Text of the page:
FIVE STATES AND D.C. SUE DEVOS ON CARES ACT FUNDING

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FIVE STATES AND D.C. SUE DEVOS ON CARES ACT FUNDING

The Attorneys General of five states —- California, Michigan, Maine, New Mexico, Wisconsin—-and the District of Columbia filed a suit last week in the U.S. District Court for the Northern District of California. The plaintiffs contend that U.S. Secretary of Education Betsy DeVos flouted Congress’ intent in the Coronavirus Aid, Relief, and Economic Security (“CARES) Act, which included $13.2 billion for K-12 schools across the country.

Congress directed that the money be distributed to the nation’s low-income districts, through the federal Title I formula for determining student poverty.

The lawsuit argues that the Department of Education’s interim final rule mandating that private schools are eligible for pandemic relief funds based on the total population they serve rather than income is antithetical to the CARES Act’s Title I requirement.

Acknowledging that the pandemic was a crisis affecting all students, Congress permitted districts to use the funding not just on schools where poverty is concentrated but on all public schools, to provide technology, school lunches, health protections, as well as other uses. Since all private schools also faced a crisis, DeVos, in turn, initially said that CARES Act funding should be based on private schools’ total enrollment, and not the income level of the student population.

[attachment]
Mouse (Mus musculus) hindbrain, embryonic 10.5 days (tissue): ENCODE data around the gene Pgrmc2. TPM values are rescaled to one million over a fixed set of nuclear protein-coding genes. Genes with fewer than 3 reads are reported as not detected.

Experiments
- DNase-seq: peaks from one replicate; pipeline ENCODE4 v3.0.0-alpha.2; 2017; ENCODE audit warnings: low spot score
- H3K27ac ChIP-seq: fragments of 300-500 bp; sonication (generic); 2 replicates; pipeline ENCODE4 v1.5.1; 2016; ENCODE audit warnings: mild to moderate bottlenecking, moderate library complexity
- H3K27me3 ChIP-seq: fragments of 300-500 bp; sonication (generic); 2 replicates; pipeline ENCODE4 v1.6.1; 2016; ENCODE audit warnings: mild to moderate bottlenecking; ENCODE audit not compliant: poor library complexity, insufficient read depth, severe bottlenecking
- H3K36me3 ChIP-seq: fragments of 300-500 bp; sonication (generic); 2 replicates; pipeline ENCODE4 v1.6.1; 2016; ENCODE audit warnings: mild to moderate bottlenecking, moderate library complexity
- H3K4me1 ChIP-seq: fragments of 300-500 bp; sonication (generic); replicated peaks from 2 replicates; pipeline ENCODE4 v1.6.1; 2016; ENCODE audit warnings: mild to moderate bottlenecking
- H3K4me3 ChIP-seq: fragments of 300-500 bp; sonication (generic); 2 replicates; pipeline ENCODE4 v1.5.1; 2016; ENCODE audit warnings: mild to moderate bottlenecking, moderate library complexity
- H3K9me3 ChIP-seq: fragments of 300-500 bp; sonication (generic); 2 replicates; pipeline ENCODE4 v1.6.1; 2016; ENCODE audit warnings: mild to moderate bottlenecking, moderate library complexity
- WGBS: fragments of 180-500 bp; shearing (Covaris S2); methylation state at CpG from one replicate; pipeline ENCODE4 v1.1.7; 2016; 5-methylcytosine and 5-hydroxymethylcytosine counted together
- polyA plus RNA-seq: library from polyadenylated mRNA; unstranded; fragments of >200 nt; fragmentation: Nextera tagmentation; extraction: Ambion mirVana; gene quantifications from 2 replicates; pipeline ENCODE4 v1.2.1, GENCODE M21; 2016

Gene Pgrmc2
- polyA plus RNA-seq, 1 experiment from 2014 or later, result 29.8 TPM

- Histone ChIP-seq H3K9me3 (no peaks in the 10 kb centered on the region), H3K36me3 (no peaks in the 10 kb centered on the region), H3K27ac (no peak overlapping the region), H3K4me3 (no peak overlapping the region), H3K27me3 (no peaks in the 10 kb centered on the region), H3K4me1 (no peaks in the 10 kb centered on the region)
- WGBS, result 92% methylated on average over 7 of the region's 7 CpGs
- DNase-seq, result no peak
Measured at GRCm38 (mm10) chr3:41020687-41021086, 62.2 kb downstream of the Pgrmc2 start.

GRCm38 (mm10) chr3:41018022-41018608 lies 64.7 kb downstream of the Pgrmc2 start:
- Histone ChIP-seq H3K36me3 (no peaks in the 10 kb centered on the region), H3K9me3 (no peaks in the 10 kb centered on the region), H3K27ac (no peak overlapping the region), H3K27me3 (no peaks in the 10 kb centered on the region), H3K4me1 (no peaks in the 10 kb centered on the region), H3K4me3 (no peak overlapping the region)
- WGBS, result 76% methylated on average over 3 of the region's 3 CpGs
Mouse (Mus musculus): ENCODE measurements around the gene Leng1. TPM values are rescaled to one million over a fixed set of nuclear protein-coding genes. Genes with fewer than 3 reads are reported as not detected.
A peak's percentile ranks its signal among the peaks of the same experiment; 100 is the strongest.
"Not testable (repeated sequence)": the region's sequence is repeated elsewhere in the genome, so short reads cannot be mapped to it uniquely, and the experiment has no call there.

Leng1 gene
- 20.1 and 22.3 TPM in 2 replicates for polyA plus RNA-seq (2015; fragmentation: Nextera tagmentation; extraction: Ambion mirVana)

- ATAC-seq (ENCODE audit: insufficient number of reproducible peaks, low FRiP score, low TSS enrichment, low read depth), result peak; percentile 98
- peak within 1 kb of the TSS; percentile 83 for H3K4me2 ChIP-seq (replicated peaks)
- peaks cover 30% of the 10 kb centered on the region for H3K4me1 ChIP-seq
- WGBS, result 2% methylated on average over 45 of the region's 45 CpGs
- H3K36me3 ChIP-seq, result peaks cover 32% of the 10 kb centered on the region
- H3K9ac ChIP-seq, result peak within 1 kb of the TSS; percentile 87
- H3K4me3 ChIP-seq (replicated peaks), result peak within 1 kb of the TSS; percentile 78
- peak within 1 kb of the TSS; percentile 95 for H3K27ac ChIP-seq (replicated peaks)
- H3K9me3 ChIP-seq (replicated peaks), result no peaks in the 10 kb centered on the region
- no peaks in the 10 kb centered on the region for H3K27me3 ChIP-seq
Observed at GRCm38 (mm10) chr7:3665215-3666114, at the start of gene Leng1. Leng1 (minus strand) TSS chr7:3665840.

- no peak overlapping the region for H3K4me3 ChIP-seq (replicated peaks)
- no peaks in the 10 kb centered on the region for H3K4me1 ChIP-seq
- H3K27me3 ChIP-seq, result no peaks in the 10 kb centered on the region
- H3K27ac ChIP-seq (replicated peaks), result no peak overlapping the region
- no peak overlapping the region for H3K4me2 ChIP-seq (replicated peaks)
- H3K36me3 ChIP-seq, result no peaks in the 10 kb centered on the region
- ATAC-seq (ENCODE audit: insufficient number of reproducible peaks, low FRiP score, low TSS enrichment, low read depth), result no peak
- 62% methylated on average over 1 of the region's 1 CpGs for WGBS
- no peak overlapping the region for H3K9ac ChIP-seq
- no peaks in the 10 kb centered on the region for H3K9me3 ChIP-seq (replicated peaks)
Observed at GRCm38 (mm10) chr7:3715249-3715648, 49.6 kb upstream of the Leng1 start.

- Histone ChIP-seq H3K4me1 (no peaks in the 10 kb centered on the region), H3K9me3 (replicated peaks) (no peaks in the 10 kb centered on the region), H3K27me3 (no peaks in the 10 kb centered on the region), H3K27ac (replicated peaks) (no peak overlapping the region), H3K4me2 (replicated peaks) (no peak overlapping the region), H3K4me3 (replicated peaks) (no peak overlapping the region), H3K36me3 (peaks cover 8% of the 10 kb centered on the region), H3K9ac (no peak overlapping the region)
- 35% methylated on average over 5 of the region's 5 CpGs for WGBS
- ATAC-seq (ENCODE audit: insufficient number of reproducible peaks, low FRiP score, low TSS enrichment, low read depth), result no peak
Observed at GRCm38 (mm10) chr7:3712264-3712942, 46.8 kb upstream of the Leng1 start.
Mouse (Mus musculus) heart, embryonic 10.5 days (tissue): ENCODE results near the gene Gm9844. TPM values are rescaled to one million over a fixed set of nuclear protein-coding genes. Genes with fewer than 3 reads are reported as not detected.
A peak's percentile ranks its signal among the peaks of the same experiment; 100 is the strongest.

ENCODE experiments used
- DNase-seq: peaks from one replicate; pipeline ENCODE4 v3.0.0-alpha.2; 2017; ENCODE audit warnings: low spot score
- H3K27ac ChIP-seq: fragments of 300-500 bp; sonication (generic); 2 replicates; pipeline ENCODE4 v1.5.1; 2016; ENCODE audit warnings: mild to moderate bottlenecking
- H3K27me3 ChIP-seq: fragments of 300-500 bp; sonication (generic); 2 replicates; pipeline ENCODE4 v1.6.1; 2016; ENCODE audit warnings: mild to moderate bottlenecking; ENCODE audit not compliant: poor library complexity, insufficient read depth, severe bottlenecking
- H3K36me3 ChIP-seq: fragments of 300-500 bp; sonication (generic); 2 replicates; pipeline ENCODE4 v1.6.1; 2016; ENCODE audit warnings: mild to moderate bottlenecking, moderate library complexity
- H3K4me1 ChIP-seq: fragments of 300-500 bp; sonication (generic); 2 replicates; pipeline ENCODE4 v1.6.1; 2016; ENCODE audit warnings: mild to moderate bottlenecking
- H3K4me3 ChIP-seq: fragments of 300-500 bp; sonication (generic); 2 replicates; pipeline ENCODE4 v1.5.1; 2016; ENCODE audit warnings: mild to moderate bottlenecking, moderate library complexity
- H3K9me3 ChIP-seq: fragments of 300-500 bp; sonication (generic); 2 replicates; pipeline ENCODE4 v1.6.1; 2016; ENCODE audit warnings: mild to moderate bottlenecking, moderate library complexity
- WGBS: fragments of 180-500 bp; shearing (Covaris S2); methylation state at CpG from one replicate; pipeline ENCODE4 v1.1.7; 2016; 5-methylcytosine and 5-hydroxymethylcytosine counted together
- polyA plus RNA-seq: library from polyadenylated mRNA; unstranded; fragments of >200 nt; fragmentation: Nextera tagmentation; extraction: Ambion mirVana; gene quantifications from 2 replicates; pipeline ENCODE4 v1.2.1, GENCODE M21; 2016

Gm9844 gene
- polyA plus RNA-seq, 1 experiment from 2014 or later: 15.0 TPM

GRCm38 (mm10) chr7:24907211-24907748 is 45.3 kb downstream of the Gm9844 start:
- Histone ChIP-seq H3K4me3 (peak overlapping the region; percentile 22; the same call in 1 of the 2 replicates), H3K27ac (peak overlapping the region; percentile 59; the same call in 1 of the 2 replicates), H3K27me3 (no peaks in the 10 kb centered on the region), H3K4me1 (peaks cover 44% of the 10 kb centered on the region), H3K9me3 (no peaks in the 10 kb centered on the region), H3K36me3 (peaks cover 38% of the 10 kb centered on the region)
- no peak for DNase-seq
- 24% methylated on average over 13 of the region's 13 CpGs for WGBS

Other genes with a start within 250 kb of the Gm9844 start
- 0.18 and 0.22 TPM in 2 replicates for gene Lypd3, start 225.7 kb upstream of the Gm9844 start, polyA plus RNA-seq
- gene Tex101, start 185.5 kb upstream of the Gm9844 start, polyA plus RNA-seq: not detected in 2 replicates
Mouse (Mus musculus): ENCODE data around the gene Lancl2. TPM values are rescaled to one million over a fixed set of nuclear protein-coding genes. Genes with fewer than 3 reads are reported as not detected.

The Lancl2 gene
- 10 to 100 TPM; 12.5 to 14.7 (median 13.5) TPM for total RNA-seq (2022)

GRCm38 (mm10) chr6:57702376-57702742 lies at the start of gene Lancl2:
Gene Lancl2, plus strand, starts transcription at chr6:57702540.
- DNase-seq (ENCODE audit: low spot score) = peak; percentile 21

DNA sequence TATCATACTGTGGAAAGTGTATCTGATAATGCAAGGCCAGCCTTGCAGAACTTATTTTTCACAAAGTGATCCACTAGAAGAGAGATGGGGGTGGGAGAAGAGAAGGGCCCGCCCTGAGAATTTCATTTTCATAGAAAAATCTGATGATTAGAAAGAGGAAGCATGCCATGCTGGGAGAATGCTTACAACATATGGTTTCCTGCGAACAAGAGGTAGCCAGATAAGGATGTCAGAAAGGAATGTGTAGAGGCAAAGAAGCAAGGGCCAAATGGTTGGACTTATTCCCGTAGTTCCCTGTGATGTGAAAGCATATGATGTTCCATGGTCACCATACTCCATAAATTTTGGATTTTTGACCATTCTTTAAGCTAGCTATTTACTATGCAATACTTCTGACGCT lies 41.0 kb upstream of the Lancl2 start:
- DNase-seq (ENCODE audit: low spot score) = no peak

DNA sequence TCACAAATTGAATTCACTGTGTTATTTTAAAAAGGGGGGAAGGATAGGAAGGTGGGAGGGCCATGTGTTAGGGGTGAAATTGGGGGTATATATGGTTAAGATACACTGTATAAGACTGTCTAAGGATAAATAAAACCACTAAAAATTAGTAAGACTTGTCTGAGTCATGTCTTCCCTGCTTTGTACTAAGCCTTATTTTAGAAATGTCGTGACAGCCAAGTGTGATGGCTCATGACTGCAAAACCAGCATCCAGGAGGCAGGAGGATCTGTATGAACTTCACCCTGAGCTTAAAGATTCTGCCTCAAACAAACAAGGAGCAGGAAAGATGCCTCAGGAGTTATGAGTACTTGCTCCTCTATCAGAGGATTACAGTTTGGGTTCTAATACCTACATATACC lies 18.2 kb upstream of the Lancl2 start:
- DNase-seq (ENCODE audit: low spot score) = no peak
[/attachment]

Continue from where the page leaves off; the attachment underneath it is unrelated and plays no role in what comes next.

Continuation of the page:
Facing a backlash from Congress, DeVos retreated from that initial position by issuing a new “interim final rule.” The new rule gives states two options. Under one, states would use private schools’ total enrollment to determine its share of a district’s funding. The other option would fund only low-income private school students, while also restricting CARES Act funding to low-income Title I-designated public schools, not to all schools.

Neither option is satisfactory to the Attorneys General. The first, like De Vos’ initial position, provides funding for private schools based on their total enrollment, rather than on their number of Title I –eligible students.  The second would prohibit public school districts from using federal aid on non-Title I schools where there are also many low-income students. It would also place undue restrictions on how Title I schools can use the money, the lawsuit said.

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